Call Telmex to Collect Big Returns
Here's my latest write-up. Enjoy and let me know what you think.
Company: Telefonos de Mexico aka Telmex (TMX)
Price: 36.74 (11/30/2007)
P/E ratio: 12.49
Telefonos de Mexico aka Telmex (TMX) is Mexico’s only nationwide provider of fixed-line local and long distance telephone service and Internet. The company also offers telephone, television, and Internet service in a number of Latin American countries. TMX recently announced that it will spin off its international operations in early 2008. The spin-off, Telmex International, will be a fast growing company with operations in Argentina, Brazil, Chile, Colombia, Ecuador, and Peru. Telefonos de Mexico will retain the Mexican fixed line telephone and cable operations.
I believe that the spin-off of its international operations will enable Telmex to unlock the true value of this portion of its business. Once it is on its own, the market will likely eventually assign a much higher multiple to the fast growing Latin American play than the one that the company as a whole currently trades at. For the most part, the economies of the Latin American countries that Telmex International serves are improving and they all have relatively low penetration levels for data and voice transmission services, so the company will have a lot of room to grow. To illustrate, according to internetworldstats.com (check) Latin America currently only has about 20% penetration for Internet usage, versus 70% in the United States.
Not only will Telmex International’s high growth rate be more apparent after the spin-off, but the move will free it from the pressure that the recent anti-trust actions that the Mexican government has taken against Telmex have been putting on the company’s stock. This is a very similar situation to how the scheduled spin-off of Philip Morris International will free it from the constant threat of litigation that Altria faces in its home market. As an added bonus, the new company's management will be able to focus its full attention on growing its Latin Alerican operations without the destration of trying to revive its Mexican operations.
The last time that Telmex spun-off a division it worked out pretty well for shareholders. The Company spun-off its mobile phone operations, America Movil, in late 2000. After falling to a low of around $4.50 per share in July of 2002, today America Movil trades at $62.10…an increase of 1,280% in a little over five years.
About TelMex International
Telmex International provides data, Internet, and voice service in Argentina, Brazil, Chile, Colombia, and Peru. It also offers cable television service in Brazil and Colombia and telecommunication services in Ecuador. Year-to-date operating income for TelMex’s non-Mexican operations is up over 75% versus the same period a year ago.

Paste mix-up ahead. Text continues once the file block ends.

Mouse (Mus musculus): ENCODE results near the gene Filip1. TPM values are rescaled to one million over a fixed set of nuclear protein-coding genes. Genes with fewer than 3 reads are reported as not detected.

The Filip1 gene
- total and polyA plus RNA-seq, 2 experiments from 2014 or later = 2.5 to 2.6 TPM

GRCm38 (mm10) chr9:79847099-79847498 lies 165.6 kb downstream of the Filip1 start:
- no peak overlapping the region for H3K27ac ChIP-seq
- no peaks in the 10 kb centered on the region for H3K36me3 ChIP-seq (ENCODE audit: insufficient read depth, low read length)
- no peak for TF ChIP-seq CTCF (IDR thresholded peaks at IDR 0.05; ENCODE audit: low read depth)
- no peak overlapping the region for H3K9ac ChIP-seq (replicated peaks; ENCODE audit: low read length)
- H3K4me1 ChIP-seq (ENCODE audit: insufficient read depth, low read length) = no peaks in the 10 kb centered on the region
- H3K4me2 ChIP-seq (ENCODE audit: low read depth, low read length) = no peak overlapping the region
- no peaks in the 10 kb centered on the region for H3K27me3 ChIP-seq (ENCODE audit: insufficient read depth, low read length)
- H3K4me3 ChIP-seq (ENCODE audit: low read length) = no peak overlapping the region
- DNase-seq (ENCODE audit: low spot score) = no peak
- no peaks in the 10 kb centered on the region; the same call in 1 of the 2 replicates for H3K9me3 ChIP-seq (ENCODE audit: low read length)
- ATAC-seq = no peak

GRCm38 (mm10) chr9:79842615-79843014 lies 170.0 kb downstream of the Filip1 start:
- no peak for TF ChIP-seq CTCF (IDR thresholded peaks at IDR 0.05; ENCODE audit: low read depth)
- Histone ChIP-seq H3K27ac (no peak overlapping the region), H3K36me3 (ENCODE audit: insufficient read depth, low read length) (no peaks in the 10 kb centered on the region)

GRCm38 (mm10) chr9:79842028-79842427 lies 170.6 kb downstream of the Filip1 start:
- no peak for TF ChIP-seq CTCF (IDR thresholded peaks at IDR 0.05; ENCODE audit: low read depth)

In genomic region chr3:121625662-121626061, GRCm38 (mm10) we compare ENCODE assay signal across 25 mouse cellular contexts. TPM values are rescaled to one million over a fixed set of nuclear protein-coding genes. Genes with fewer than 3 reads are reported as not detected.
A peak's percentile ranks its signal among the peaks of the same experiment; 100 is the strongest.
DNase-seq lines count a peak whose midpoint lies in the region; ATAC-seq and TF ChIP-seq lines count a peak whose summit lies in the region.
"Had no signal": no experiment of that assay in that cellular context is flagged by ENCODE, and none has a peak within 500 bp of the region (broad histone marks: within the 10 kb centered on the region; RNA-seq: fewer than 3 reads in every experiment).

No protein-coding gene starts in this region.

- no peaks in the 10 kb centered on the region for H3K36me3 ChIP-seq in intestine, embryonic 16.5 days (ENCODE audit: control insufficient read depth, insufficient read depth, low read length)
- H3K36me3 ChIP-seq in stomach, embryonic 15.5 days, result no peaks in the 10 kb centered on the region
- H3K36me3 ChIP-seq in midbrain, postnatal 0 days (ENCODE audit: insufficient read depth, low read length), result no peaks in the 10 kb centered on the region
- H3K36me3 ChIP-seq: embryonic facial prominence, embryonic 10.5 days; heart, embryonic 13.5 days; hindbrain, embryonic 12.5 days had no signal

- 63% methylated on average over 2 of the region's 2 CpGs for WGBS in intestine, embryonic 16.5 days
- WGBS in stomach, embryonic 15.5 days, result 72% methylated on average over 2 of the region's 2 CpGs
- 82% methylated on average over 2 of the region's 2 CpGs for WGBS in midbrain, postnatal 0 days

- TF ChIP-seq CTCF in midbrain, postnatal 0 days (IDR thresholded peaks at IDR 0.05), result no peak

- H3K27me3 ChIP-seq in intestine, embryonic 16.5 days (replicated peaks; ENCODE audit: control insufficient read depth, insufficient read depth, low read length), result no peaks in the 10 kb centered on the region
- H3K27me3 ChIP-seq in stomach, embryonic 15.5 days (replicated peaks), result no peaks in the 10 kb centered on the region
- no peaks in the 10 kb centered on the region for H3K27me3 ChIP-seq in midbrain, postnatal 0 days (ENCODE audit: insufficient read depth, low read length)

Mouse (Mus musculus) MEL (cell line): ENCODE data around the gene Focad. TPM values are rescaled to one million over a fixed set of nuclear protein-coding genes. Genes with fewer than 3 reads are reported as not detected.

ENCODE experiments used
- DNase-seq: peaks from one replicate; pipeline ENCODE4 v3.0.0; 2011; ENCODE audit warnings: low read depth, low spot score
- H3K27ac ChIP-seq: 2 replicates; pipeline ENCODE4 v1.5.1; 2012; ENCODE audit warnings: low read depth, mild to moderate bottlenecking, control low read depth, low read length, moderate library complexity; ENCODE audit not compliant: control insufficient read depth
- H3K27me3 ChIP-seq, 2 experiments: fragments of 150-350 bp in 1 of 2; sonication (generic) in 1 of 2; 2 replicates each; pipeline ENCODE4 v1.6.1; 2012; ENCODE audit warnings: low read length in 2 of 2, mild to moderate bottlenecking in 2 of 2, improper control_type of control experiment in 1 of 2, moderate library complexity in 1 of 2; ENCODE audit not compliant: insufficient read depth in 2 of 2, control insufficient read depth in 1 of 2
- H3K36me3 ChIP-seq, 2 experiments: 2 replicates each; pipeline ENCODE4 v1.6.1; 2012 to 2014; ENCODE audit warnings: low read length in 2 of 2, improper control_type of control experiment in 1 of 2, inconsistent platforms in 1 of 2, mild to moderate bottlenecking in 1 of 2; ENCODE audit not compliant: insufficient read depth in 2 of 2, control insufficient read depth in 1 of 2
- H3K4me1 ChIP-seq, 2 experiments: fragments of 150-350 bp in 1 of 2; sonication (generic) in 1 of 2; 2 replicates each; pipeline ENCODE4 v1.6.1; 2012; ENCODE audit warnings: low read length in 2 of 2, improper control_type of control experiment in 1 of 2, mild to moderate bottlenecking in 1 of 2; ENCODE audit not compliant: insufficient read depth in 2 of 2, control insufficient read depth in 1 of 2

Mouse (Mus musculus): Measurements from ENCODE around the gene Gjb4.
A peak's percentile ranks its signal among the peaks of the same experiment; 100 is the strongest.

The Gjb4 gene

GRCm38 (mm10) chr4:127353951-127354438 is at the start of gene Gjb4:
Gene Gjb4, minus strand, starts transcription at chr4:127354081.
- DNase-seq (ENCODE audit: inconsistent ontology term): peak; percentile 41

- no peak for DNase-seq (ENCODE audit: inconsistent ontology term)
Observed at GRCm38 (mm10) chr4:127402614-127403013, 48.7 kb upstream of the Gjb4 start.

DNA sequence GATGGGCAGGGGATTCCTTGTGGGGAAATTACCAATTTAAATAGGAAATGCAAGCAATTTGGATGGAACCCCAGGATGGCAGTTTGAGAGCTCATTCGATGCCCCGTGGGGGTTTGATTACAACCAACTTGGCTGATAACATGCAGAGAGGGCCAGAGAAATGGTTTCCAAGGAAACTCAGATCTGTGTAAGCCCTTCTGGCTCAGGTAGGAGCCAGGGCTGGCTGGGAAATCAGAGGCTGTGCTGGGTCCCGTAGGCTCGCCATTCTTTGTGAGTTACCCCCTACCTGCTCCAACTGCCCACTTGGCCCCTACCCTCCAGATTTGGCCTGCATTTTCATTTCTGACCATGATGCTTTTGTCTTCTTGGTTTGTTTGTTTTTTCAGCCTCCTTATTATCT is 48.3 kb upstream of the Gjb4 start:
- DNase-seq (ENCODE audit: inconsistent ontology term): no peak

The crown jewel of TelMex International’s operations will be Embratel, a fixed line and Internet services provider in Brazil. Telmex has been transitioning Embratel from a traditional long distance company to one that provides integrated telecommunications services. Long distance now only accounts for slightly more than half of the division’s revenue (54%) versus 65% during the same period in 2006. In fact, Telmex's Brazilian revenue increased 37% overall in its recent third quarter as a result of increases in sales of telephone and high-speed Internet service through the company’s joint venture Net Servicos de Comunicacao (Telmex owns 49%). Net Servicos’ sales of broadband Internet service soared 71% during the recent quarter.
Not only is the company's top line growth increasing rapidly, but its margins are growing as well. This eventually will translate into some stellar earnings numbers. As Embratel’s customer base continues to grow and it adds new services like Net Fone (VOIP), it will be able to leverage the network that it has built to improve its margins. The Company’s EBITDA margin in Brazil is currently 26.4%. Up from for the nine months it was 25.8%.
Telmex International is also rapidly expanding its operations in other Latin American countries. On October 10th, the Company finalized its acquisition of Cablecentro and Satelcaribe in Colombia, adding them to its existing Cable Pacifico, TV Cable, and Superview, cable TV properties. Telmex’s new Internet and cable television operations nearly tripled its revenues in Columbia versus the same period a year ago. Of course, rapid growth comes at a cost. Telmex’s expenses increased as it integrated its new TV companies and added salespeople to try to promote its products to small and medium sized businesses. These expenses will decline as Telmex integrates its recent acquisitions and it increases its customer base. During the quarter, the Colombian operations reported an operating loss of 7.726 billion Colombian pesos compared with operating income of 10.228 billion Colombian pesos a year ago, but these numbers are deceptive because a large portion of the loss was a result of higher depreciation charges related to the updating of its new cable infrastructure. In Q3 EBITDA in the country was 20.793 billion Colombian pesos, compared with 18.636 billion Colombian pesos in the same period of the previous year. The EBITDA strength is encouraging, and we will see Telmex's 16.3% margin in the country continue to expand as it integrates its new acquisitions and adds subscribers.